Hydrotherapy is a treatment that helps people improve movement and function with the support of being in water.
Hydrotherapy – safe and supportive therapies in water
My husband used to be active, despite losing a leg when he was young. He had struggled in recent years due to suffering a stroke, combined with breathlessness caused by bronchiectasis. He has found it so liberating being able to move around more freely and with more confidence and stamina following his hydrotherapy sessions.
It’s a water based therapy that can only be carried out by suitably qualified physiotherapists. All the team at The Rehab Physio are trained by ATACP (Aquatic Therapy Association of Chartered Physiotherapists). They’re fully qualified and experienced, delivering highly skilled and experienced treatment in purpose-built hydrotherapy facilities for those with neurological conditions and polytrauma.
Water-based activity is a great way to support the body and reduce the stresses on its structures, and the gentle resistance of moving in water also adds to the strengthening of muscles and joints.
What’s involved in hydrotherapy?
The hydrotherapy pool is warm and shallow, so there’s no need to be a swimmer. Depending on the condition being treated, the session may consist of movement, stretching and strengthening exercises. It might also include the use of flotation devices in some cases if these help to maximise movement.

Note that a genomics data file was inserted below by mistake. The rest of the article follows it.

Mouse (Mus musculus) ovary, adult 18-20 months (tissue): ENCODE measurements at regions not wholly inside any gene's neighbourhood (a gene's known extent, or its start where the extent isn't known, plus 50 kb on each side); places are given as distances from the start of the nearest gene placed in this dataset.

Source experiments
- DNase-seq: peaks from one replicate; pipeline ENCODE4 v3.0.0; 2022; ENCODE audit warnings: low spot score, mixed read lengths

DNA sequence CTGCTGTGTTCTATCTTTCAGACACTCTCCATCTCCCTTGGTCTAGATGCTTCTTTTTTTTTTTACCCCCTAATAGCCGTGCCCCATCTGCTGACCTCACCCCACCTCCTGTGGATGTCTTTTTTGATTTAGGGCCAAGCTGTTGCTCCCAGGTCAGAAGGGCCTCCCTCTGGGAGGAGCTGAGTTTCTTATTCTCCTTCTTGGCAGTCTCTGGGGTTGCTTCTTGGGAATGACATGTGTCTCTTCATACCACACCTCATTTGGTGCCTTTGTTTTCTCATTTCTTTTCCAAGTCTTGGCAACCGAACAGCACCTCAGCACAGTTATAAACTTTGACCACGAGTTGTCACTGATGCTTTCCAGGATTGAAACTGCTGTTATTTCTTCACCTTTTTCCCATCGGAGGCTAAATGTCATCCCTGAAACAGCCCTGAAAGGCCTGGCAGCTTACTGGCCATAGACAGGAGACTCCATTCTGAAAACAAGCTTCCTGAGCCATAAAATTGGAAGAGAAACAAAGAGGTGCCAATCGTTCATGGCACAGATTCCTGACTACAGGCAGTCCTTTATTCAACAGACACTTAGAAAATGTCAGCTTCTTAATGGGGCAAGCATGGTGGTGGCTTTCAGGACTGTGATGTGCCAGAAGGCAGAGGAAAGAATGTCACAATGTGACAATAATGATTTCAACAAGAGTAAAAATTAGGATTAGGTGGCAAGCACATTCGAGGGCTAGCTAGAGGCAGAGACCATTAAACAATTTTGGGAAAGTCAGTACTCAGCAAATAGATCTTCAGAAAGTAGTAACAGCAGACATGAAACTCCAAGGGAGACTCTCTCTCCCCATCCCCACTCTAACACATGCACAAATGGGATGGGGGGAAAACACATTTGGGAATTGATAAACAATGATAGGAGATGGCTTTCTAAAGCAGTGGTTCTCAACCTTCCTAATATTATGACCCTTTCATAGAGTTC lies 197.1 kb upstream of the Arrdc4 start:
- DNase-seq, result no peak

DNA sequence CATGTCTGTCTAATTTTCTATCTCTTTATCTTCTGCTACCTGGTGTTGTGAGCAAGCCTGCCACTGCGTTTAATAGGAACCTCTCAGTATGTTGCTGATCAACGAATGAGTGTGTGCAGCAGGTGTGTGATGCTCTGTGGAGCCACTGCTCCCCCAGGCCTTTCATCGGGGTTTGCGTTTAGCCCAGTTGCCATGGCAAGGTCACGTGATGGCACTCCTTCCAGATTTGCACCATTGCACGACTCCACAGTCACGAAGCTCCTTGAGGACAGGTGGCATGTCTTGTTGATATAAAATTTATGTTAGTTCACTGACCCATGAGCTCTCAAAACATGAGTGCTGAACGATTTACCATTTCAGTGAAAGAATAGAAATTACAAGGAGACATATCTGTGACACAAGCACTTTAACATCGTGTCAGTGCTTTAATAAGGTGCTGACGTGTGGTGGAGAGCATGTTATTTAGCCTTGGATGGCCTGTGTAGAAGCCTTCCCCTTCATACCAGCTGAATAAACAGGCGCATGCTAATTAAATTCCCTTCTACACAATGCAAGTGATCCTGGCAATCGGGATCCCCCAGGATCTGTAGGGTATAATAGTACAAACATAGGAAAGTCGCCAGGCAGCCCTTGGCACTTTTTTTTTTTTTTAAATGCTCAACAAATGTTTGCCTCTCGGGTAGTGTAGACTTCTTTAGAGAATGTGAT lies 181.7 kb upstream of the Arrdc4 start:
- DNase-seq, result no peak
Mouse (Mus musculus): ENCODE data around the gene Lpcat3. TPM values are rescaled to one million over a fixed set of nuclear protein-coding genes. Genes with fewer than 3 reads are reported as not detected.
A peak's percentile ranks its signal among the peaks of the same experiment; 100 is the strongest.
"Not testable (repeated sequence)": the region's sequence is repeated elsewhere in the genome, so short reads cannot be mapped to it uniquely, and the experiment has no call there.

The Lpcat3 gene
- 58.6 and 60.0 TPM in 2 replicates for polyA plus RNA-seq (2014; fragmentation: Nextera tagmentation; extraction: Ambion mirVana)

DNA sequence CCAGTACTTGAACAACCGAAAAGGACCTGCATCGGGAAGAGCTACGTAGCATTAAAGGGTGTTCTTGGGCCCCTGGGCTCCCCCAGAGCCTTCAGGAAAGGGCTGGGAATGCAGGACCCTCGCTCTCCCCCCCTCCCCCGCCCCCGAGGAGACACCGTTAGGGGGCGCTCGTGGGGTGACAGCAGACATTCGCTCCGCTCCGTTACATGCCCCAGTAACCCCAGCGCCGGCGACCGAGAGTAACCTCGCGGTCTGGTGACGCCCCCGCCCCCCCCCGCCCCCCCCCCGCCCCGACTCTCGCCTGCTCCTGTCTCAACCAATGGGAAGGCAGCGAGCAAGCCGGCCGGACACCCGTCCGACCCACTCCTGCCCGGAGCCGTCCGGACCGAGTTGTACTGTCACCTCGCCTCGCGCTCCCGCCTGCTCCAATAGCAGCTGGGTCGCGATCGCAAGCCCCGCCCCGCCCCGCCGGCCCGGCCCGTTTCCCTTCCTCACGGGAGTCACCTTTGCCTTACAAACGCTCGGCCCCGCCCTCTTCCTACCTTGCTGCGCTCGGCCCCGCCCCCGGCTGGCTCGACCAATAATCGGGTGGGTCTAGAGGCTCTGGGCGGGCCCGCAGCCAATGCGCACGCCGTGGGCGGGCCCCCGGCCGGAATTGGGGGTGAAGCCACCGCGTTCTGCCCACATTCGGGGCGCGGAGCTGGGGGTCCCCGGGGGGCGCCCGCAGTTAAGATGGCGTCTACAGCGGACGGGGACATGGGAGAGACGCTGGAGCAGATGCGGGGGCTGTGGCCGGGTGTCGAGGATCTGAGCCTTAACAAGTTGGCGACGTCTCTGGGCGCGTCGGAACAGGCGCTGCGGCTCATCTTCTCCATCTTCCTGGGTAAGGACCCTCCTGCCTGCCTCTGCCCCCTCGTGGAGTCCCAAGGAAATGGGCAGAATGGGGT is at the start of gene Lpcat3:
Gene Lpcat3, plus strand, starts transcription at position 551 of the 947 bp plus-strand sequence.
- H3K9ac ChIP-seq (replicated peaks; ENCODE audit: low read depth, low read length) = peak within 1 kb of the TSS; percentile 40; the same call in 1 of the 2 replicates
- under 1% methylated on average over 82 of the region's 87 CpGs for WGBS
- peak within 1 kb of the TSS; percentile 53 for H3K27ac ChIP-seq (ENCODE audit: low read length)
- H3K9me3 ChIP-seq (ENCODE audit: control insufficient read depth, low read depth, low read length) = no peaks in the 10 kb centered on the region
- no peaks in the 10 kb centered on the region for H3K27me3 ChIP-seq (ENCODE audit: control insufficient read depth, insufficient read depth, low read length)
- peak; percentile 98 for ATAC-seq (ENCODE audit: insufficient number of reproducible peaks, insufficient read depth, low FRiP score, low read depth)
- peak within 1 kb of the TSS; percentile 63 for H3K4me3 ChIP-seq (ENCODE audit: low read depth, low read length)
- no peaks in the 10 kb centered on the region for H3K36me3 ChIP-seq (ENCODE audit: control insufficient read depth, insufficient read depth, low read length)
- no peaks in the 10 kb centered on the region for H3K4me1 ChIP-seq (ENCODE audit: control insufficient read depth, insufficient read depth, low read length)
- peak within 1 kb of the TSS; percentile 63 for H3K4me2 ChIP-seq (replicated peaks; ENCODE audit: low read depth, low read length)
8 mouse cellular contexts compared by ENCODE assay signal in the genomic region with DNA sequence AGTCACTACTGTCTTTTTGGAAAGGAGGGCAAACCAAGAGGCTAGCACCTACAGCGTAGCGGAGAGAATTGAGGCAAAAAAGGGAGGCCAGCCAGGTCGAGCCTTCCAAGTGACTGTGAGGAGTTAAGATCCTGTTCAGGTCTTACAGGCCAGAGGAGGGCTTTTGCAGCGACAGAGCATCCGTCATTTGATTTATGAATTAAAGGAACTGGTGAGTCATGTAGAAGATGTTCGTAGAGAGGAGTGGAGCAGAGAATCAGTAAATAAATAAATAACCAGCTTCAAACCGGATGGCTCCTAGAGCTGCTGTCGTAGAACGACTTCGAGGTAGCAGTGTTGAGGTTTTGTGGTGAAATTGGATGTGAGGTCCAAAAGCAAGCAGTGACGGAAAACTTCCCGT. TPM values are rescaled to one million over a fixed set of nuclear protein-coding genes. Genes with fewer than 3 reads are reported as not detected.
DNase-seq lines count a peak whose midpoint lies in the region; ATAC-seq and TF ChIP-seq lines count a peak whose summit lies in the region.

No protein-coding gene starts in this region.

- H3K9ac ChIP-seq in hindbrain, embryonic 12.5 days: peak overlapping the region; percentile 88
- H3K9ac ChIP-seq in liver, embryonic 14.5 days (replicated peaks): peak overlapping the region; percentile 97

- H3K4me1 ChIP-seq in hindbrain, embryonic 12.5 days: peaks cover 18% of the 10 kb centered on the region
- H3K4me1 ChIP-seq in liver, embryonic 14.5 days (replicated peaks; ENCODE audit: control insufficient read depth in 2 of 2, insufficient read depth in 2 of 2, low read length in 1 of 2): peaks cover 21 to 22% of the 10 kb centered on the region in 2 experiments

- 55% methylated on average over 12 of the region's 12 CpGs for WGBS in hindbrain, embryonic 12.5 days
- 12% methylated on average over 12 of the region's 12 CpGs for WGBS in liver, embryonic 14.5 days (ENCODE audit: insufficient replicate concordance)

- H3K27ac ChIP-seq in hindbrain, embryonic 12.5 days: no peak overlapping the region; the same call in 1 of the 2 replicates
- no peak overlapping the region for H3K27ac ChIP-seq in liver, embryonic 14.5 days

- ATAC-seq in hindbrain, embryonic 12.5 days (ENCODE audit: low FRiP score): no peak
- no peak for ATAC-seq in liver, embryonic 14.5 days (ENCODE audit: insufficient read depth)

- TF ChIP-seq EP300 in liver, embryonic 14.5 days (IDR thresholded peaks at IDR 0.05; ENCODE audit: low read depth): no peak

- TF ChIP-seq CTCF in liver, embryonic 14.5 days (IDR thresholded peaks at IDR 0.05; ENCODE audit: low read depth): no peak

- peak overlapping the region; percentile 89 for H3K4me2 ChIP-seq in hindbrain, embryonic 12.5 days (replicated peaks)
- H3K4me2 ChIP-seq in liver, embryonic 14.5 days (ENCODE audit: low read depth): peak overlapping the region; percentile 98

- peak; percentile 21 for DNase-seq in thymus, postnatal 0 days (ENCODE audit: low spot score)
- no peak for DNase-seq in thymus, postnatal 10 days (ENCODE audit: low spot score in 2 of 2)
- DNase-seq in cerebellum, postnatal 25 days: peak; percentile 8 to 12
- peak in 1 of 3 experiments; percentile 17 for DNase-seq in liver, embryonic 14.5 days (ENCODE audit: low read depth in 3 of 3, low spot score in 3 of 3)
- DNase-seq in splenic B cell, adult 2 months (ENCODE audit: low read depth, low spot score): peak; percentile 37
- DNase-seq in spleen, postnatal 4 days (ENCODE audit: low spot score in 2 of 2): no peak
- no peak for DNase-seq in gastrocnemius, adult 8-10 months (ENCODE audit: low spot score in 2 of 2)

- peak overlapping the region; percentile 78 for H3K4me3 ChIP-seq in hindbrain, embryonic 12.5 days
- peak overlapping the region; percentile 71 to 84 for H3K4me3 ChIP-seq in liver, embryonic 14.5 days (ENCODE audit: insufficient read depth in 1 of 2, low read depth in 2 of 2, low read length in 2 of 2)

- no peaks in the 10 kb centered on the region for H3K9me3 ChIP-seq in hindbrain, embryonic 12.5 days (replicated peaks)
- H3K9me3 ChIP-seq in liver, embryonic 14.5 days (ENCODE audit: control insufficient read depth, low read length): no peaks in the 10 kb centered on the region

We also have bed and chair hoists available, so those with impaired mobility can benefit from hydrotherapy.
The pools we use are suitable for children, and many find hydrotherapy a fun and exciting way to be treated for enhanced function.
It’s the nature of water to provide buoyancy and turbulence, and we use these properties to both free-up and resist movement. Often people who rely on straps and specialist seating for stability in their daily lives find this treatment the only way to help them move, exercise and challenge their balance safely.
What are the benefits of hydrotherapy?
- Suitable for all ages and abilities
- Gently supportive of the body, joints and muscles
- Rehabilitation may start earlier, as water relieves weight-bearing loads
- The warm water (around 35°C) can reduce pain and spasticity as well as help healing
- People can attempt more difficult activity as there’s no fear of falling
- Can improve strength, balance, co-ordination, movement and self-confidence